Super Bowl XXII - Redskins 42, Broncos 10

Super Bowl XXII was an American football game played on January 31, 1988 at Jack Murphy Stadium in San Diego, California to decide the National Football League (NFL) champion following the 1987 regular season.

The National Football Conference (NFC) champion Washington Redskins (14–4) won their second Super Bowl by defeating the American Football Conference (AFC) champion Denver Broncos (12–5–1), 42–10, scoring 42 unanswered points after being down 10–0.

The Redskins set the following Super Bowl records in the victory:

* Total offensive yards (602)
* Total offensive rushing yards (280)
* Most touchdowns scored in a Super Bowl game (6)
* Total offensive yards in a quarter (356)
* Most points in a quarter (35)
* Most touchdowns in a quarter (5)
* The largest deficit that a team has overcome to win a Super Bowl (10 points)

Both teams combined to set the following records:

* Total combined offensive yards (929)

Redskins quarterback Doug Williams was named the Super Bowl MVP, completing 18 of 29 passes for a Super Bowl record 340 yards and four touchdowns, with one interception. Williams became the first player in Super Bowl history to pass for four touchdowns in a single quarter, and throw four in a half. Williams was also the first African-American quarterback to reach the Super Bowl, and to date is the only African-American starting quarterback to win one. While African American quarterback Joe Gilliam of the 1974 Pittsburgh Steelers was on the roster of Super Bowl IX as a backup to Terry Bradshaw, it is questionable if Doug Williams was the first African-American quarterback to reach the Super Bowl.

This game came at the end of a season that was shortened by a players' strike, but each team only missed one regular season game due to the labor dispute.

The game was broadcast in the United States by ABC with play-by-play announcer Al Michaels and color commentators Frank Gifford and Dan Dierdorf. Keith Jackson hosted the pregame, halftime, and postgame coverage for ABC. Jackson was joined by analysts Lynn Swann and Mike Adamle. Also helping with ABC's coverage were Jack Whitaker, Jim Hill and Becky Dixon. This would be the first Super Bowl broadcast on ABC to have the broadcast team of Michaels, Gifford, and Dierdorf in the booth (as the 1987 season was the first year the trio was together, with Dierdorf moving to ABC from CBS; Gifford was the only holdover from ABC's Super Bowl XIX telecast). The trio would man the booth for ABC's Monday Night Football from 1987 to 1997 and call Super Bowls XXV and XXIX.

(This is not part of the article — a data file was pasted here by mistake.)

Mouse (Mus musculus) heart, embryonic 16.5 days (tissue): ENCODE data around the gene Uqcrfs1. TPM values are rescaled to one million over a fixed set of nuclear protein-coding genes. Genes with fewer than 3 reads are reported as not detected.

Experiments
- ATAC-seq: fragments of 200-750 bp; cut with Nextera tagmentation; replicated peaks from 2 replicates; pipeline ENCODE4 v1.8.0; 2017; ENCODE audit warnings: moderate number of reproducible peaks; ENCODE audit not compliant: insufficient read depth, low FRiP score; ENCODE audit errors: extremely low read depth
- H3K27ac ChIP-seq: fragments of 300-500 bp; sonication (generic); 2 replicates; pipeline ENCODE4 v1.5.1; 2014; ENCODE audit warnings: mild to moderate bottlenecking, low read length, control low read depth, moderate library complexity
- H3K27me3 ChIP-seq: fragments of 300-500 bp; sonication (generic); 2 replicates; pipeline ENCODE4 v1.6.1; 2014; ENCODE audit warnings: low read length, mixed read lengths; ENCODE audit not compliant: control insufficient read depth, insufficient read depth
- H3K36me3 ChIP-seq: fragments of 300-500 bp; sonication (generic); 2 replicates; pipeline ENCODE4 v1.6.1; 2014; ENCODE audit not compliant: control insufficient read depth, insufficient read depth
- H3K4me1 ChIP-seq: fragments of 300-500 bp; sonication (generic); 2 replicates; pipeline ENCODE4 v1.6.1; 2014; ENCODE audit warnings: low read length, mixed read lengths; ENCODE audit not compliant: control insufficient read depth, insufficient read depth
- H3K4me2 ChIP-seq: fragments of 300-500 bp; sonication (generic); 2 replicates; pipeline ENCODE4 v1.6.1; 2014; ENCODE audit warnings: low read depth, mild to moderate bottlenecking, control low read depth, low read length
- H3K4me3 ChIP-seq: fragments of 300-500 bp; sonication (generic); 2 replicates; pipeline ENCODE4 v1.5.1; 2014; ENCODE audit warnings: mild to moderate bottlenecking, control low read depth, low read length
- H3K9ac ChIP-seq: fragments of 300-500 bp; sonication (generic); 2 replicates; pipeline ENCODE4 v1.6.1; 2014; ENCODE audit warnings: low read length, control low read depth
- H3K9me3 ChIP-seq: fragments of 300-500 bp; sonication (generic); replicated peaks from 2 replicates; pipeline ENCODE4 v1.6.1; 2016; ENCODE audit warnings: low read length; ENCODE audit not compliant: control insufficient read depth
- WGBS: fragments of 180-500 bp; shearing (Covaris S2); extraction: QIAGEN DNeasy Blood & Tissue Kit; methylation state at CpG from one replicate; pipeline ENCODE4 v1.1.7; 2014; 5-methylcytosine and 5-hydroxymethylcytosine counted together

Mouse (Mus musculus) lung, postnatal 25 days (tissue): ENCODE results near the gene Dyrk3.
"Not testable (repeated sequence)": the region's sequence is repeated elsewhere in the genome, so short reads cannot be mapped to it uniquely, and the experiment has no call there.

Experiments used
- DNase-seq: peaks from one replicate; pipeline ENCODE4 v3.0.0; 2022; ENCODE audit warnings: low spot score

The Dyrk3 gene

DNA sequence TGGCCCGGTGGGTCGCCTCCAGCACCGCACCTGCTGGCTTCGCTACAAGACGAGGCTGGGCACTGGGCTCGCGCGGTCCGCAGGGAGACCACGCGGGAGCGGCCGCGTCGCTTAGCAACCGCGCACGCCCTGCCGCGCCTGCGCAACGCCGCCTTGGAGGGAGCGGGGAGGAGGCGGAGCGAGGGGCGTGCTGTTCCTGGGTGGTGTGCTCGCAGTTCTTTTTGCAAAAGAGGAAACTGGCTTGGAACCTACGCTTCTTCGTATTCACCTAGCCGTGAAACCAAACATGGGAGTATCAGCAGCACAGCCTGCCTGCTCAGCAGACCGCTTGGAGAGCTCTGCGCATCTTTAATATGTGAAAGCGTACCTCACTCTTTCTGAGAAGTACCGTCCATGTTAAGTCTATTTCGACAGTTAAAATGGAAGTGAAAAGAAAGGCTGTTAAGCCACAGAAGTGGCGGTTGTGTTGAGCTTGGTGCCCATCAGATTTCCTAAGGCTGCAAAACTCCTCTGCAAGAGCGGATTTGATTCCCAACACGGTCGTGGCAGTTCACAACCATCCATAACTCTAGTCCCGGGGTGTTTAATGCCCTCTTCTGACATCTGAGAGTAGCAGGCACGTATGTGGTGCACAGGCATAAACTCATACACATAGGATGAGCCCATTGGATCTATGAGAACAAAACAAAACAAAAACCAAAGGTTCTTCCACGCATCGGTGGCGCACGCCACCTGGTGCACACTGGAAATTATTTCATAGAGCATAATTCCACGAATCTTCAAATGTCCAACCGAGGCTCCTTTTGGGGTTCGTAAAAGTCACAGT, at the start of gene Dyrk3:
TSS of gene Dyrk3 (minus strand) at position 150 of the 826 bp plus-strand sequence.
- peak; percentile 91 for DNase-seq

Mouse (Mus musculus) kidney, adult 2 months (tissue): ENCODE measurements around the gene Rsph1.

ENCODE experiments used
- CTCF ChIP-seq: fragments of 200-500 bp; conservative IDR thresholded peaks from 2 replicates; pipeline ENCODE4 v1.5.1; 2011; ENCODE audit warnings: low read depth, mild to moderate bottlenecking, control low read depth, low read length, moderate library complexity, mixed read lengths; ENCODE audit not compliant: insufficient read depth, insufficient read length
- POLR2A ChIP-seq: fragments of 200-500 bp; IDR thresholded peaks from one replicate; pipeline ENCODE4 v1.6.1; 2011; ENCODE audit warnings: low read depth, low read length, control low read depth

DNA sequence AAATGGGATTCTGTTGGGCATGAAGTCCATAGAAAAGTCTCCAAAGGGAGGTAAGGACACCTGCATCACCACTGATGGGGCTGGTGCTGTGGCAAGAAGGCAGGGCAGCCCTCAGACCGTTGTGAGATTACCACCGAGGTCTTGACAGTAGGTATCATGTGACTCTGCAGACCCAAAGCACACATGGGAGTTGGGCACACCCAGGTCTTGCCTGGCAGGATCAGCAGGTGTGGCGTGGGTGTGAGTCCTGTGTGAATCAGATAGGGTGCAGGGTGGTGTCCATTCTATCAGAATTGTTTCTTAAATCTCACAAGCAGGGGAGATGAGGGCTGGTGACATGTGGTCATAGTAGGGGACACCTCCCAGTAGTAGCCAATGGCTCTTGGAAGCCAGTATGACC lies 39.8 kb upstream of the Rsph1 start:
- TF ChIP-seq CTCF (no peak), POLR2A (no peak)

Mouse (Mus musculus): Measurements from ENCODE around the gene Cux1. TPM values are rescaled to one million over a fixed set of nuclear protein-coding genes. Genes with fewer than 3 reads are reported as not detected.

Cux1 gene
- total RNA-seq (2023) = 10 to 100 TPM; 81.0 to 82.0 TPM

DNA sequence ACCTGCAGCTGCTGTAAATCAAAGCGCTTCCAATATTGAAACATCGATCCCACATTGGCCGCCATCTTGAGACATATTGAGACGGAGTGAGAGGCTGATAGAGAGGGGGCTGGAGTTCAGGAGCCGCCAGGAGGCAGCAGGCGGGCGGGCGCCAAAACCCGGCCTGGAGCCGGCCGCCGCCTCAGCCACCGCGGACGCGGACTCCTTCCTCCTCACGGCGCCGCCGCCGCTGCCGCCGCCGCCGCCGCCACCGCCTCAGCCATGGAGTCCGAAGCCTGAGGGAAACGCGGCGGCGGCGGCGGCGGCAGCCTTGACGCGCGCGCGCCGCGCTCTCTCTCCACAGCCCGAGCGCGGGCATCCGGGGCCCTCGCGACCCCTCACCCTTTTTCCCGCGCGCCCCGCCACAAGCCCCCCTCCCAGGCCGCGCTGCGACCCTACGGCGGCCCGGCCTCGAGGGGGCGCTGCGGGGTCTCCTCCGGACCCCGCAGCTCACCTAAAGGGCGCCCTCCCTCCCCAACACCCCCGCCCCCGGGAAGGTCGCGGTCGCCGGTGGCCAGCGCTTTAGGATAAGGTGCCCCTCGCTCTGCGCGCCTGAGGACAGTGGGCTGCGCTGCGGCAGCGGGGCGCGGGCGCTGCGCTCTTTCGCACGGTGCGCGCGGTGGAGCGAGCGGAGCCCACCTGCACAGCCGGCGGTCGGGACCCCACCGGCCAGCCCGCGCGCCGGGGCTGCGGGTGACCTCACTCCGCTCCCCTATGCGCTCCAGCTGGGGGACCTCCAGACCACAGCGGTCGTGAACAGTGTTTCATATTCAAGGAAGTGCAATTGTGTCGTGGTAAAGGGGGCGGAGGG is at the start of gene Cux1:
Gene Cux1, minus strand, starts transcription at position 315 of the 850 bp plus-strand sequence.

The pregame festivities featured a tribute to entertainer Bob Hope, who was approaching the age of 85. Trumpeter Herb Alpert performed our National Anthem, while Pro Football Hall of Fame wide receiver Don Hutson participated in the coin toss ceremony (The game happened to coincide with Hutson's 75th birthday). Alpert's performance was the last non-vocal performance of the National Anthem in a Super Bowl to date.

The halftime show, produced by Radio City Music Hall, was titled "Something Grand" and featured performances by vocalist Chubby Checker, The Rockettes, and 88 grand pianos.

The Wonder Years premiered on ABC at the conclusion of this Super Bowl. This was only the second successful series to debut following the Super Bowl (The A-Team, which premiered following Super Bowl XVII, was the other).

Timmy Smith had one day to shine. He never amounted to anything in the NFL after his moment on the big stage with the Redskins, but because he made the top spot in this list, perhaps he didn't have to.

Smith was a no-name talent who came out of nowhere to drop a still-Super Bowl record 204 rushing yards on the Denver Broncos, as he played a huge part in the Redskins' magical 35-point second quarter and eventual 42-10 victory.

The fact that only one of Smith's runs went for more than 50 yards (58) displayed how effective and consistent he was for the entire game, running all over and around what was supposed to be a very good Denver defense.

Smith's NFL career wasn't much to talk about following the best game of his life, but considering he owns the top game by a running back of all-time, he's probably OK with that.